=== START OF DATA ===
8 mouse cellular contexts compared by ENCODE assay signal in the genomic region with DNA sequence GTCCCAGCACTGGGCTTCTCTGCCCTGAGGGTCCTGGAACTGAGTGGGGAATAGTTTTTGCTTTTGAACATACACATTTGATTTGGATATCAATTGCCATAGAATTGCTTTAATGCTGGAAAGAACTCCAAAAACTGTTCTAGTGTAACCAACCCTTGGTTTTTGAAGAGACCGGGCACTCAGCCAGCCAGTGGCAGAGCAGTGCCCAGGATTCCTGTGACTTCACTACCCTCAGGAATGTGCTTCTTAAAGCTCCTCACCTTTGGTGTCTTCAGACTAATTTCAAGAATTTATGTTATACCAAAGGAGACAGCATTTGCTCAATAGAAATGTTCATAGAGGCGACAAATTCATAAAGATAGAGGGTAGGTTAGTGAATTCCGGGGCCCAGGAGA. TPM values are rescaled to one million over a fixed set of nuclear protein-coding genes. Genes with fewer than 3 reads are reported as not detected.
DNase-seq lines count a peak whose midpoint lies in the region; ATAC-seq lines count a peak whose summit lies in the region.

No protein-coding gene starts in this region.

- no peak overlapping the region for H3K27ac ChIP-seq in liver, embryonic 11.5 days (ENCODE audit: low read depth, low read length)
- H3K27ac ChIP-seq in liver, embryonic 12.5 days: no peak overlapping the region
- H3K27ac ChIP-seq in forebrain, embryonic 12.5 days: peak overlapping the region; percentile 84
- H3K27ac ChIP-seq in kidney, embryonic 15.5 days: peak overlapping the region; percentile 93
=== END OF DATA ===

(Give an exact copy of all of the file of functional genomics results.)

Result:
8 mouse cellular contexts compared by ENCODE assay signal in the genomic region with DNA sequence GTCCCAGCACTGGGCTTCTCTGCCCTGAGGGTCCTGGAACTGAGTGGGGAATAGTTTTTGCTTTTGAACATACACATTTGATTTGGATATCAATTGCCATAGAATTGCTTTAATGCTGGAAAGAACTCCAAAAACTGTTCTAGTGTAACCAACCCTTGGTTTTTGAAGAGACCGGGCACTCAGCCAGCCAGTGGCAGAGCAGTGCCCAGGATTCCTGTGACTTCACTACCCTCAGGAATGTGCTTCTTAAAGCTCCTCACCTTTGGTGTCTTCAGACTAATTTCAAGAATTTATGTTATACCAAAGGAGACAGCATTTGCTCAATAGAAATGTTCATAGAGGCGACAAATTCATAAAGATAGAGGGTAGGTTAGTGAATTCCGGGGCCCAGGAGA. TPM values are rescaled to one million over a fixed set of nuclear protein-coding genes. Genes with fewer than 3 reads are reported as not detected.
DNase-seq lines count a peak whose midpoint lies in the region; ATAC-seq lines count a peak whose summit lies in the region.

No protein-coding gene starts in this region.

- no peak overlapping the region for H3K27ac ChIP-seq in liver, embryonic 11.5 days (ENCODE audit: low read depth, low read length)
- H3K27ac ChIP-seq in liver, embryonic 12.5 days: no peak overlapping the region
- H3K27ac ChIP-seq in forebrain, embryonic 12.5 days: peak overlapping the region; percentile 84
- H3K27ac ChIP-seq in kidney, embryonic 15.5 days: peak overlapping the region; percentile 93